Don’t give up the fight if you are a startup struggling to get to the next milestone or in desperation for a little funding. Your time is coming and you will be part of a revolution in technology, media, and culture. Hang in there. The tidal wave is coming and you are all getting positioned to ride it. Sure there are going to be a few thousand companies doing something or other with or in AR in five or ten years, but for those of us doing it now, we are the pioneers. Many researchers, scientists, and innovators have gone before us and laid the groundwork, or created the base technologies, and now it is our job to take the baton and run the next leg of the race, which is commercializing the technology and making it useful, practical and pretty damn awesome. The future is ours to make, but we can’t do it alone. The VC community needs to step up and help us with funding, as well as provide other intangibles (experience, insight, etc.) and help us grow a whole new industry.

So, let’s do this. Yes, we are “too early” for them in many regards, but we are also “just right” in other areas that they are beginning to wake up to. Focus on angel funding, but be building those VC relationships and contacts now. Help them understand the potential of the technology and the business models that are likely the ways we are going to monetize this. Cultivate now, reap later.

Good luck.

While some of my comments next may seem critical, they absolutely are and meant to be. However, this is not representative of the whole VC sector. There are a lot of stellar and fantastic venture capitalists out there, that not only bring resources to a company, but also a lot of insight, wisdom, experience, and relationships.

And now, for your amusement and edification:

The top 12 things I’ve heard from VCs when pitching augmented reality in 2008 and 2009.

1) “I’m sorry, we don’t do games”

You would be amazed at how many times I have heard this. The second you say “3D”, “Social”, or “virtual” anything, you get pigeonholed as a game, and no one does games anymore. This even happened to me once after I explicitely stated we were focused on technology and building a platform, not content or specific applications.

2) “You are too early for us”

This is to be expected. The usual method is: your money, your friends and family’s money, angel money, and then venture funding. In the AR sector right now, with very few exceptions (like Total Immersion and Metaio) everyone is generally very young as a company, and only experiencing any real market traction within the last six to nine months (or less). However, the thing that just kills me, are VCs that have “seed stage” or “early stage” plastered all over their website, or that like to brag about deals in the past where some young valley entrepreneurs had an idea on a napkin and they funded them on the spot. Every last one of these that I have talked to have effectively said they are only doing “first round” deals, and only if another VC is leading the round building a syndicate. Seriously guys, put that on your website so I don’t waste time calling you.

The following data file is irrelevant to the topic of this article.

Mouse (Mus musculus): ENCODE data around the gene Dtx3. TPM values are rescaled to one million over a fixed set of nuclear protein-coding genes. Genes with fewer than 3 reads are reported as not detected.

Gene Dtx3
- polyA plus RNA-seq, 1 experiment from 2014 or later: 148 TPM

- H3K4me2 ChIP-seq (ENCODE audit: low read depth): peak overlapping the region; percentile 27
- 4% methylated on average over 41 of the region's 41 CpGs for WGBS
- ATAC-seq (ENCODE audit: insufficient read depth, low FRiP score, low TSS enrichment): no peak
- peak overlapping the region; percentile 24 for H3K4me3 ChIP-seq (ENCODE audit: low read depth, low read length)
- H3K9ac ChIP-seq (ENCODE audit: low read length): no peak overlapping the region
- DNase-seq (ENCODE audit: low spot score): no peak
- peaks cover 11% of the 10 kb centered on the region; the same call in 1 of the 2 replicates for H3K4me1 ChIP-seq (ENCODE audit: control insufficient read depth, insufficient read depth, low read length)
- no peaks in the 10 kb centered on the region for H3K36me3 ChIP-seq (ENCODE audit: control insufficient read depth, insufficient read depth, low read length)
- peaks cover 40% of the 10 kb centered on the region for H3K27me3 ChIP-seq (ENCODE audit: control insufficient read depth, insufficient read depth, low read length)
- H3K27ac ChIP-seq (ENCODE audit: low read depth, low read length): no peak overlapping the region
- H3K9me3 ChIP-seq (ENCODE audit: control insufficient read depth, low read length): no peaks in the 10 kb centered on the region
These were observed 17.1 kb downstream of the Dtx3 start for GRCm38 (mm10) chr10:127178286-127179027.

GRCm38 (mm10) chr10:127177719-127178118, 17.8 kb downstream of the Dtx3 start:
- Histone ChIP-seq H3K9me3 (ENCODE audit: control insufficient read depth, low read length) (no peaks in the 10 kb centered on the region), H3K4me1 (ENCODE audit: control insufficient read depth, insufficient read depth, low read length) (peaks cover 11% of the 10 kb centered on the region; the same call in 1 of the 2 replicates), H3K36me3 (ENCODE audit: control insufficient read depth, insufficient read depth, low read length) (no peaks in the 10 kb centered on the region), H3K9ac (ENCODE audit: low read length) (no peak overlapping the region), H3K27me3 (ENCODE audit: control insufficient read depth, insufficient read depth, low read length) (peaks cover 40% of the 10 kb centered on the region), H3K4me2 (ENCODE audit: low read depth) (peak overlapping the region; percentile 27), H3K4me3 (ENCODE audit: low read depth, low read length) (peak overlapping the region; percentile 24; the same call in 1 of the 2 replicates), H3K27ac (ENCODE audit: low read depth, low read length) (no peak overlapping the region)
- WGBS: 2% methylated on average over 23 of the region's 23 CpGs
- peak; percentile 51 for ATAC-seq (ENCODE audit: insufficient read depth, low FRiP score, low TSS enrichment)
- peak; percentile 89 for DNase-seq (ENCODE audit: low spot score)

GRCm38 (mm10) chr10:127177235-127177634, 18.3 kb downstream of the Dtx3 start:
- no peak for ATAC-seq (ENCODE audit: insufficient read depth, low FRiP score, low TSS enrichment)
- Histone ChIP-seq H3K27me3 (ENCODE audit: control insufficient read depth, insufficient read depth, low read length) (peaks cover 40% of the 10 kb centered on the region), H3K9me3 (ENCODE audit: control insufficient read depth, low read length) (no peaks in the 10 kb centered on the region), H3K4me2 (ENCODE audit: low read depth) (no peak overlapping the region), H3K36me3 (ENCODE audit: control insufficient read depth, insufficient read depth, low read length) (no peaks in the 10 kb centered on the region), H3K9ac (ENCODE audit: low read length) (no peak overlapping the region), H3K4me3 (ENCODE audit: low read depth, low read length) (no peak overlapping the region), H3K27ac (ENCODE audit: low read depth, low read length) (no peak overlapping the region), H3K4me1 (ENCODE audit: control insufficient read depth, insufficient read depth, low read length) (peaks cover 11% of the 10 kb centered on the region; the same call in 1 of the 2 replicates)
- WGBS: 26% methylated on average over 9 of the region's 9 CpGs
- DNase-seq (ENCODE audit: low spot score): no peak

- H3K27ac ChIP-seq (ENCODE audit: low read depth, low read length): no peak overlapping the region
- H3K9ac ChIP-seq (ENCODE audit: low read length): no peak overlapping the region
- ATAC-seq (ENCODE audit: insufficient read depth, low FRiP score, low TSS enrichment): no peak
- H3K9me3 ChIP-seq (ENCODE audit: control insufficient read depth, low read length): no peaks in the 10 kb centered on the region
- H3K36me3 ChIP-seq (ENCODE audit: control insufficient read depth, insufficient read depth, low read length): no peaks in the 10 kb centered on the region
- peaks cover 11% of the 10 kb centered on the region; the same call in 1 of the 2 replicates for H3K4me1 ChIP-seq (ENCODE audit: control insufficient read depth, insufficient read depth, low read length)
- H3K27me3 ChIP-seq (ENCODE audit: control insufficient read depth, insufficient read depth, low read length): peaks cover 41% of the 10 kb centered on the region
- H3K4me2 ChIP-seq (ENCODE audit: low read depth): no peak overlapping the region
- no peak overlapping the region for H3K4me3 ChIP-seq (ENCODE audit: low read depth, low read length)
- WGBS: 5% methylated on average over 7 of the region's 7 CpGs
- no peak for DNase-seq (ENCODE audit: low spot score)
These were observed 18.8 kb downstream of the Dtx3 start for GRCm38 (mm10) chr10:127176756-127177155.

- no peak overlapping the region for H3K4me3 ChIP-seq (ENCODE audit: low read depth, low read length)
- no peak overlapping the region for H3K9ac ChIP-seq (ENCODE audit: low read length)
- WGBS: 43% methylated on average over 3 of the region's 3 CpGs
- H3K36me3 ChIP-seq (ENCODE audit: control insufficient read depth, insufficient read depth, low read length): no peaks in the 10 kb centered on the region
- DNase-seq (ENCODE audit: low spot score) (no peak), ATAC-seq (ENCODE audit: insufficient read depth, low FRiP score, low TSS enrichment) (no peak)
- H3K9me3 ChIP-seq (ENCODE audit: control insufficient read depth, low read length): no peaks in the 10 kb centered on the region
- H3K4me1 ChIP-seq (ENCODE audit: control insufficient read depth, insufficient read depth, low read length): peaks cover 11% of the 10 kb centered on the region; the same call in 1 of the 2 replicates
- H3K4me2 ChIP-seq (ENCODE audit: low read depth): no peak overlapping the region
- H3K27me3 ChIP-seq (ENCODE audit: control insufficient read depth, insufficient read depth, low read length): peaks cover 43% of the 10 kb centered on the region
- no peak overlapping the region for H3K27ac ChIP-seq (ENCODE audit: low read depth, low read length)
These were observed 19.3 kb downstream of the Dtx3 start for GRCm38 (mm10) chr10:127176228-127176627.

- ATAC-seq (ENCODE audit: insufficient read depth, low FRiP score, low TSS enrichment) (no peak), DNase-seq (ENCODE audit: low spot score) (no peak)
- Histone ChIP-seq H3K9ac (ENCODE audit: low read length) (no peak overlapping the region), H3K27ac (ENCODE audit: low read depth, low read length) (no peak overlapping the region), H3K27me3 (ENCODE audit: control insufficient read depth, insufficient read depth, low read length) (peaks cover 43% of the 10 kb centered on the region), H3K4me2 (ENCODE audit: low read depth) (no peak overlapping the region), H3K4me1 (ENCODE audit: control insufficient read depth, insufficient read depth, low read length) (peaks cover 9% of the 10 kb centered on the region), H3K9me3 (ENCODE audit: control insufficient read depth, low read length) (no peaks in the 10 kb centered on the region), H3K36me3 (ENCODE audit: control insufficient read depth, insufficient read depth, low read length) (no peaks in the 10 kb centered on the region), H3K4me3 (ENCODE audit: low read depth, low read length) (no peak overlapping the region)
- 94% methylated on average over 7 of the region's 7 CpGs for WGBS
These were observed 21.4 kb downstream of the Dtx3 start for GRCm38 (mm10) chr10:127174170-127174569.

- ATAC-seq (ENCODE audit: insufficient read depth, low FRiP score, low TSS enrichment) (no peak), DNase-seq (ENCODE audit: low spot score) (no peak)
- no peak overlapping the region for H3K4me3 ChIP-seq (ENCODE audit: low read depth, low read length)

3) “Keep us posted”

Anyone who has been through the VC process will tell you that these guys are loathe to say no. They don’t want to say no and miss out on a huge opportunity later. Entrepreneurs want a quick and decisive yes or no. We don’t have the time or energy to jump through hoops to amuse you (I’ve met a few people that enjoyed playing the role of a VC without any real intention of investing), and the longer you string us along, the harder it is for us to build a company. If you aren’t interested, tell me right off, and then tell me why. Then give me the chance to come back later and revisit the opportunity with you. But don’t give me a lukewarm “maybe, keep us posted” answer. That is useless to both of us.


4) “We are definitely interested in this area, please keep us in mind after you find a lead VC”


Uh, ok. You are interested in the opportunity, but not really, at least unless someone else is interested in it already. Tell me why we should come back and invite you to the party? Thats usually how I feel about this answer, however there are exceptions. Some institutional funds simply do not lead funding deals, and the reasons are legitimate and vary. In some cases, especially with smaller funds, they don’t have the domain expertise or enough staffing to conduct comprehensive due diligence on your startup, or the new industry. This is especially difficult in the case of augmented reality where the industry is barely newborn and there are no benchmarks, metrics, or other data to look at to evaluate a deal, opportunity, or even the industry itself. Any VC putting money in right now has got to have a clear understanding of at least similar sectors (mobile, virtual, social, etc.) and have a forward looking ambition to give birth to an industry (making zillions in the process).


5) “What if Google does it first?” (or some other large company)

I really, really, really hate this question. If Google was going to do it, they would have done so already. Since they haven’t, it is a good opportunity for us, because you can bet that at some point they will do it, and gobble up anyone and everything that is competitive or can add to their overall market strategy. I should also point out that Google is not an AR company, just like it isn’t a concrete company. If it wanted to, sure, it could dominate both. Seriously, think about how much money Google could make if it made a move in the concrete industry. I bet they would make a fortune on construction in China alone.

6) “I haven’t read the business plan you sent me, can you just tell me over the phone?”